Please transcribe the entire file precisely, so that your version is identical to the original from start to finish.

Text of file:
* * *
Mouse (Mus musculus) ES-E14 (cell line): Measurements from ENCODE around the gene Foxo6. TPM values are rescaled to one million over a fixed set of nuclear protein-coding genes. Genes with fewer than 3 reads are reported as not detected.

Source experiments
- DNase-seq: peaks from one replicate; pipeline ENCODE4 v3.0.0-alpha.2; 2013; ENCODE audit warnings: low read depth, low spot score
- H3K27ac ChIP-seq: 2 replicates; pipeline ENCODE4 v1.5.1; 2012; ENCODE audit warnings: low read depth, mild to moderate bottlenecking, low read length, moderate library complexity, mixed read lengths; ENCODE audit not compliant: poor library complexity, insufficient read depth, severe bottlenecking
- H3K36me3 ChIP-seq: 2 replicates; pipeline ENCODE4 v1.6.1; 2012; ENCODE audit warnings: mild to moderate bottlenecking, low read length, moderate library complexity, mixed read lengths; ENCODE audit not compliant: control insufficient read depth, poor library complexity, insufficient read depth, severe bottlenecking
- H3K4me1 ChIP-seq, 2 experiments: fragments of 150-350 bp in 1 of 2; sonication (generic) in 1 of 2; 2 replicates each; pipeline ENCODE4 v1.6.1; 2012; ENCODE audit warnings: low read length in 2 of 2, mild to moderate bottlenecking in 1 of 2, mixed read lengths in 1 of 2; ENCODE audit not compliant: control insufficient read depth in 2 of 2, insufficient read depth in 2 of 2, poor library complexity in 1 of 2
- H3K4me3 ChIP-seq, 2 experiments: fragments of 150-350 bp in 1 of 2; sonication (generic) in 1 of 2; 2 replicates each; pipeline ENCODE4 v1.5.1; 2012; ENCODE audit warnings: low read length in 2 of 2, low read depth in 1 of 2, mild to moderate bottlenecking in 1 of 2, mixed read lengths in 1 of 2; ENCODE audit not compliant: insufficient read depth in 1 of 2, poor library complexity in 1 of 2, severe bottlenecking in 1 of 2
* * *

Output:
Mouse (Mus musculus) ES-E14 (cell line): Measurements from ENCODE around the gene Foxo6. TPM values are rescaled to one million over a fixed set of nuclear protein-coding genes. Genes with fewer than 3 reads are reported as not detected.

Source experiments
- DNase-seq: peaks from one replicate; pipeline ENCODE4 v3.0.0-alpha.2; 2013; ENCODE audit warnings: low read depth, low spot score
- H3K27ac ChIP-seq: 2 replicates; pipeline ENCODE4 v1.5.1; 2012; ENCODE audit warnings: low read depth, mild to moderate bottlenecking, low read length, moderate library complexity, mixed read lengths; ENCODE audit not compliant: poor library complexity, insufficient read depth, severe bottlenecking
- H3K36me3 ChIP-seq: 2 replicates; pipeline ENCODE4 v1.6.1; 2012; ENCODE audit warnings: mild to moderate bottlenecking, low read length, moderate library complexity, mixed read lengths; ENCODE audit not compliant: control insufficient read depth, poor library complexity, insufficient read depth, severe bottlenecking
- H3K4me1 ChIP-seq, 2 experiments: fragments of 150-350 bp in 1 of 2; sonication (generic) in 1 of 2; 2 replicates each; pipeline ENCODE4 v1.6.1; 2012; ENCODE audit warnings: low read length in 2 of 2, mild to moderate bottlenecking in 1 of 2, mixed read lengths in 1 of 2; ENCODE audit not compliant: control insufficient read depth in 2 of 2, insufficient read depth in 2 of 2, poor library complexity in 1 of 2
- H3K4me3 ChIP-seq, 2 experiments: fragments of 150-350 bp in 1 of 2; sonication (generic) in 1 of 2; 2 replicates each; pipeline ENCODE4 v1.5.1; 2012; ENCODE audit warnings: low read length in 2 of 2, low read depth in 1 of 2, mild to moderate bottlenecking in 1 of 2, mixed read lengths in 1 of 2; ENCODE audit not compliant: insufficient read depth in 1 of 2, poor library complexity in 1 of 2, severe bottlenecking in 1 of 2